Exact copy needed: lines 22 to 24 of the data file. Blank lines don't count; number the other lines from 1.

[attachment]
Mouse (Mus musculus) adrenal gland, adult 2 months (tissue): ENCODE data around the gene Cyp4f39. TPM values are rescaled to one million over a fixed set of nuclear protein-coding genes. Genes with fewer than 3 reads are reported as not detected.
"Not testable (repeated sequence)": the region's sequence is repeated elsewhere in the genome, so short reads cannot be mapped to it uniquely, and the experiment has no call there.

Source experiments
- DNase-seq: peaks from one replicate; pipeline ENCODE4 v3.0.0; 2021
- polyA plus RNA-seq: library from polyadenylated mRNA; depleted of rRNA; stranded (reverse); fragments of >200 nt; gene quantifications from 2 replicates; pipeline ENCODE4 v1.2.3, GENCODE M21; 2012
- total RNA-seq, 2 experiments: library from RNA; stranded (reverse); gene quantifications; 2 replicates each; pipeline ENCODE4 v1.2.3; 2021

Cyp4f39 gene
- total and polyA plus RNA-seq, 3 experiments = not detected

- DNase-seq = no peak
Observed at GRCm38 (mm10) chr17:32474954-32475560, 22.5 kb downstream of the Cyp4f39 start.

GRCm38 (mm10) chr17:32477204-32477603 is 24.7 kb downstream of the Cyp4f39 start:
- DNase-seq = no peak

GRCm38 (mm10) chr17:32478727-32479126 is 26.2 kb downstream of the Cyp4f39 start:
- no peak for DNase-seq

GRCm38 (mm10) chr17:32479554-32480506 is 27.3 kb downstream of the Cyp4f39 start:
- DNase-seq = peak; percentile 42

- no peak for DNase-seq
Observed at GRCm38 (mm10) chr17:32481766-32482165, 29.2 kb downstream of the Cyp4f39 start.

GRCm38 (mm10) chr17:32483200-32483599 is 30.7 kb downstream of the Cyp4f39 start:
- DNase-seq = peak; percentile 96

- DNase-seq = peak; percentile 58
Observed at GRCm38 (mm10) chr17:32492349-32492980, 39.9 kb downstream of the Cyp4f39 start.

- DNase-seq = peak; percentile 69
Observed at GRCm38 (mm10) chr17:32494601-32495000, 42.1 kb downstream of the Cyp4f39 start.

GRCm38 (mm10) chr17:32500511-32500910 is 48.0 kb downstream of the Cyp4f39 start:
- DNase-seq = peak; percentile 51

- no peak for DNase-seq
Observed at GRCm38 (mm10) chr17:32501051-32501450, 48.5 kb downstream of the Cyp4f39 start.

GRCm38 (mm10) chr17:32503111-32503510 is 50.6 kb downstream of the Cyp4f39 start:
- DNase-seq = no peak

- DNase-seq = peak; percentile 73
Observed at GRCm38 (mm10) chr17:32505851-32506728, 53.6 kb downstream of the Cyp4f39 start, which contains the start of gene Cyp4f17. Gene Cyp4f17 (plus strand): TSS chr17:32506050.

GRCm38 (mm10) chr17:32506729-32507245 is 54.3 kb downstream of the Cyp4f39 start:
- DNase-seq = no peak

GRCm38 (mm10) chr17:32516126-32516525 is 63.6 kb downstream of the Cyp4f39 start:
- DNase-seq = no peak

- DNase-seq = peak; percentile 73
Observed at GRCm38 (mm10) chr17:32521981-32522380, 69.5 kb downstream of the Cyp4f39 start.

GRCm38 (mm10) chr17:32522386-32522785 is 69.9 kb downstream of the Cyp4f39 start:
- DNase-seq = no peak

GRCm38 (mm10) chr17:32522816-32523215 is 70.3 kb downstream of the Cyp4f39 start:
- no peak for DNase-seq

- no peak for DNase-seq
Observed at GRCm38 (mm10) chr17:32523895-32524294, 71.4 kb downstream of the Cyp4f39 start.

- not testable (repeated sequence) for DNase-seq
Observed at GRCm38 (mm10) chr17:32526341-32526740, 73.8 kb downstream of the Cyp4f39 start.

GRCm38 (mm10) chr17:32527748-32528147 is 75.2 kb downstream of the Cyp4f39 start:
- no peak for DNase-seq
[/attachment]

Observed at GRCm38 (mm10) chr17:32492349-32492980, 39.9 kb downstream of the Cyp4f39 start.

- DNase-seq = peak; percentile 69
Observed at GRCm38 (mm10) chr17:32494601-32495000, 42.1 kb downstream of the Cyp4f39 start.